On 01/06/2020 00.21, Corentin via SG16 wrote:
> Consider a string literal "e\u00B4" (LATIN SMALL LETTER E, ACUTE ACCENT).
> There is some consensus in SG-16 that this should not be normalized in phase 1, or in phase 5 if the execution encoding of that string literal encode the Unicode character set.
> However, what should happen if the execution character set is Latin 1, for example?
> ACUTE ACCENT does not have an implementation in latin 1, but the grapheme cluster LATIN SMALL LETTER E, ACUTE ACCENT does as LATIN SMALL LETTER E WITH ACUTE has a representation in the latin character set
> This is currently implementation defined ("e?" in msvc, ill-formed in GCC and Clang), but the wording is specific about the conversion happening independently for each code point.
> I think we have several options:
> 1. Status quo
> 2. Making the conversion ill formed as per P1854R0 Conversion to execution encoding should not lead to loss of meaning https://wg21.link/p1854r
> 3. Allowing an implementation to transform each abstract character to another abstract character represented by more of fewer code points
> 4. Forcing an implementation to transform each abstract character to another abstract character represented by more of fewer code points.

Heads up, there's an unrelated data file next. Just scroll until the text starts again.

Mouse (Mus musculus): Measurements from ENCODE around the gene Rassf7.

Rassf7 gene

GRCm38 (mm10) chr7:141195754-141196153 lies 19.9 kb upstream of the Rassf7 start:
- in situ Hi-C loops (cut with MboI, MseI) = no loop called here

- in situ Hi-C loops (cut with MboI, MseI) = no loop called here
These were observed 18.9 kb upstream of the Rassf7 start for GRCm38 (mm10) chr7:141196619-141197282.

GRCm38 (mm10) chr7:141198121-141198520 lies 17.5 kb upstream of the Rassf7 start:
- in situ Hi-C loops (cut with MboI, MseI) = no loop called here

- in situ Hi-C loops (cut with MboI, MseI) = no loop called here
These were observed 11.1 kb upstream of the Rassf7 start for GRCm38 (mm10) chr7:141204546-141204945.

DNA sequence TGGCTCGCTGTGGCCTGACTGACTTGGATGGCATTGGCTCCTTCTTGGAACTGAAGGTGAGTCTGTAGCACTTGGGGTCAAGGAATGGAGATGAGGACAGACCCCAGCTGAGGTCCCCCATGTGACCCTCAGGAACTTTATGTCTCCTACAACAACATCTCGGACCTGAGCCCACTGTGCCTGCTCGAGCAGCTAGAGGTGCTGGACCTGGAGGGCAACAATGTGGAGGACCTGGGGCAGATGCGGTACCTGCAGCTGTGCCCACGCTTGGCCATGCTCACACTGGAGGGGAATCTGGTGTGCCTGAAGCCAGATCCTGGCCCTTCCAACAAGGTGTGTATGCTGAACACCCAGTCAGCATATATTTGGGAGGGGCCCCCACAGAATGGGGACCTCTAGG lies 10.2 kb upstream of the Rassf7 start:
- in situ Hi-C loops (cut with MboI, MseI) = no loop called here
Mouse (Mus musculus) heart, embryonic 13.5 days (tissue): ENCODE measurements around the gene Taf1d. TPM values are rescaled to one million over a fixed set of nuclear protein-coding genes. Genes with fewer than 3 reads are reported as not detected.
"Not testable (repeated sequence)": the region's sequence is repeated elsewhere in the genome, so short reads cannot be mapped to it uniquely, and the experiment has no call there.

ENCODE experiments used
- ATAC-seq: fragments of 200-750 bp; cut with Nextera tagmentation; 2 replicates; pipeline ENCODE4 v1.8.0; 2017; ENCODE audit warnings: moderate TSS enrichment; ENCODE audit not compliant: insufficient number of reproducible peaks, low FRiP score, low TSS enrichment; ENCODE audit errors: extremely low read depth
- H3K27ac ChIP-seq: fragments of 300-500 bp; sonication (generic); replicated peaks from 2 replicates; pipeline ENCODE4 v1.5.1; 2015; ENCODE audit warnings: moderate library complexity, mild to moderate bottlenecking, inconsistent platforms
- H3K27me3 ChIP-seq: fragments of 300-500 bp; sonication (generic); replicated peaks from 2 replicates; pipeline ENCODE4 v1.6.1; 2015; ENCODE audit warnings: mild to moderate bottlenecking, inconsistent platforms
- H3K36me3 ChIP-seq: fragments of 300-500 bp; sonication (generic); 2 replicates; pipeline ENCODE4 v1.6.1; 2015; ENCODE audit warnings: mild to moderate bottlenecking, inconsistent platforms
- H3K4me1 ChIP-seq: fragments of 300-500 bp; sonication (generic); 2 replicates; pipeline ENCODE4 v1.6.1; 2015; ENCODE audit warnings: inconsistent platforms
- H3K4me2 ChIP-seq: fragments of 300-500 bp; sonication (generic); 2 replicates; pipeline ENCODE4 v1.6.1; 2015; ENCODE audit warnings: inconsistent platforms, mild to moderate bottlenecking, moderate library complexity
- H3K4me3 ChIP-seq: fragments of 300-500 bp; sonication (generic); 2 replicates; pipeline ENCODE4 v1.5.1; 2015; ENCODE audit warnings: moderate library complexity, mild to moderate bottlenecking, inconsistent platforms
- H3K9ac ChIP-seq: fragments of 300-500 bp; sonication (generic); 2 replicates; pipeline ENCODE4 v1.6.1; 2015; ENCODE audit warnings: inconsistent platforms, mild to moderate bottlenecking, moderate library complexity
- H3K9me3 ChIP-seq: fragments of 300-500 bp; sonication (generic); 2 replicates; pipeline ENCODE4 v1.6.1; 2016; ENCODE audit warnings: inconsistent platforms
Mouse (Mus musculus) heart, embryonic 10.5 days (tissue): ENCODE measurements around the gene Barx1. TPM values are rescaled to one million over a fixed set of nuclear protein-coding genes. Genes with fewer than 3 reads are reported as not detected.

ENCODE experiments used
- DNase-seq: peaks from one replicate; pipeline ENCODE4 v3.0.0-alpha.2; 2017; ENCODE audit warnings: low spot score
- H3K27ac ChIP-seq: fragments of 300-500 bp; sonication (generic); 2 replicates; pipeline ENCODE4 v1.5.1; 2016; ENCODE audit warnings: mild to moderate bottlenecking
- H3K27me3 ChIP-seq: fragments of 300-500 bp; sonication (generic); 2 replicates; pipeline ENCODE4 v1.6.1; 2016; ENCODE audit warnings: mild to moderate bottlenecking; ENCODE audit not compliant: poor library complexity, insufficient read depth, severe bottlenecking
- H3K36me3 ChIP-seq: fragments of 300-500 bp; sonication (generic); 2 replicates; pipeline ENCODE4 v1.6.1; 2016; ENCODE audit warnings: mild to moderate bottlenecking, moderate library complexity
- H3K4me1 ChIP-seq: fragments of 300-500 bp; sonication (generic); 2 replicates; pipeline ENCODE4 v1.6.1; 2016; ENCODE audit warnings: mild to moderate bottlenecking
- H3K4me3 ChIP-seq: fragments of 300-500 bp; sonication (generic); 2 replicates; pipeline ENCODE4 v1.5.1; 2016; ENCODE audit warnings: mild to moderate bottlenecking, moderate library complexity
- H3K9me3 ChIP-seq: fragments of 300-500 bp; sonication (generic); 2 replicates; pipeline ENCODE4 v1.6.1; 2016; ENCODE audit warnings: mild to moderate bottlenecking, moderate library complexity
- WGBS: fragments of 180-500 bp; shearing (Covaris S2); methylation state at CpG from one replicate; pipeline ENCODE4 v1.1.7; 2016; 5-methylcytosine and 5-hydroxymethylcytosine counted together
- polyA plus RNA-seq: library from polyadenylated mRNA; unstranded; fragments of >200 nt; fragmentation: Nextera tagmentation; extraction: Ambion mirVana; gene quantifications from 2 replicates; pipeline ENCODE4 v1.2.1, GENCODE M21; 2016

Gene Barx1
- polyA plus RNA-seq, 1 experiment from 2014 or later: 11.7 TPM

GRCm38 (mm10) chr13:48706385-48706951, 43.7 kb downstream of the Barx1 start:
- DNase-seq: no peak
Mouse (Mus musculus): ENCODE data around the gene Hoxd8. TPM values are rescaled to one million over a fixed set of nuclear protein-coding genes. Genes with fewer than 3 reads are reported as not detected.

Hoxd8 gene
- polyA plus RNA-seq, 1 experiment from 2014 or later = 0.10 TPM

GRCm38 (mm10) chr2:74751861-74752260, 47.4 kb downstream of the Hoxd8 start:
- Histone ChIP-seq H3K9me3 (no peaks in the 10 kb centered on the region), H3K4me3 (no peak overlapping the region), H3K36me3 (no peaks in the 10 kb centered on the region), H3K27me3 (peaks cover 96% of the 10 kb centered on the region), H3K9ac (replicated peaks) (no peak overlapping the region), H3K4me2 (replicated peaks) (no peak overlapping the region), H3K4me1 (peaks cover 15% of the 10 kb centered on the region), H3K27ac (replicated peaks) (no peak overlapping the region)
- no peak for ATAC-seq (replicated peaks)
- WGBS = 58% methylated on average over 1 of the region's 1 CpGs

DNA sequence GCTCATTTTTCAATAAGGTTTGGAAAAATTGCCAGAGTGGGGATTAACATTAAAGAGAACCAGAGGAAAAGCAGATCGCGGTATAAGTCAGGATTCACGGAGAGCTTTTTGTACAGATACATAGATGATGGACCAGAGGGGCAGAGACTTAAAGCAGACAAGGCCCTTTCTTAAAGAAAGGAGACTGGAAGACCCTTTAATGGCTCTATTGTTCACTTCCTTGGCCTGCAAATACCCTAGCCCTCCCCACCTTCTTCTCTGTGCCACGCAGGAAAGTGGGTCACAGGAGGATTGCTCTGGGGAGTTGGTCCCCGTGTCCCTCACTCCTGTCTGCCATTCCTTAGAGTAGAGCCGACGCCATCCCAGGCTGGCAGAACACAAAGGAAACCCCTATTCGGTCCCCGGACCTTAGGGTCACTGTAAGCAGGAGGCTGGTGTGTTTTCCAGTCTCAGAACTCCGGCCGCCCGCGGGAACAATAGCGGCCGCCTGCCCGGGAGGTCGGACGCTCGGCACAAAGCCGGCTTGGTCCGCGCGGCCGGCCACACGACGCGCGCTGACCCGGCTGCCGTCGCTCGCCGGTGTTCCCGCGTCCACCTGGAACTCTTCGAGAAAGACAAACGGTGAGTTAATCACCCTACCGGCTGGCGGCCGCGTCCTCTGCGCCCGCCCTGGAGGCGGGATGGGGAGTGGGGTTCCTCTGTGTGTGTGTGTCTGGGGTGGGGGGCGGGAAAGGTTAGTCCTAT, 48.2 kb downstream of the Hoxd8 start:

> 5. Conversion to NFC(K?) before conversion to a non unicode character set, but that may maybe introduce further issues and adds burden on implementation
> Option 4 seems hardly implementable in all cases.
> Option 2 and 5 offer the most consistency across implementations
> Option 3, 4, 5 may be a behavior change
> I think i have a preference for 3.
> What do you think?
String literals also have an inherent length. I'm mildly opposed to normatively
specifying a required alteration of the "source-code-apparent" length for types
whose encoding are not variable-width to start with (u8, u16). That leaves
1 and 2 for me.
The length of "©" will be different in utf8 or latin1 for example - it should be defined in the number of code units in the execution encoding independently of the issue at end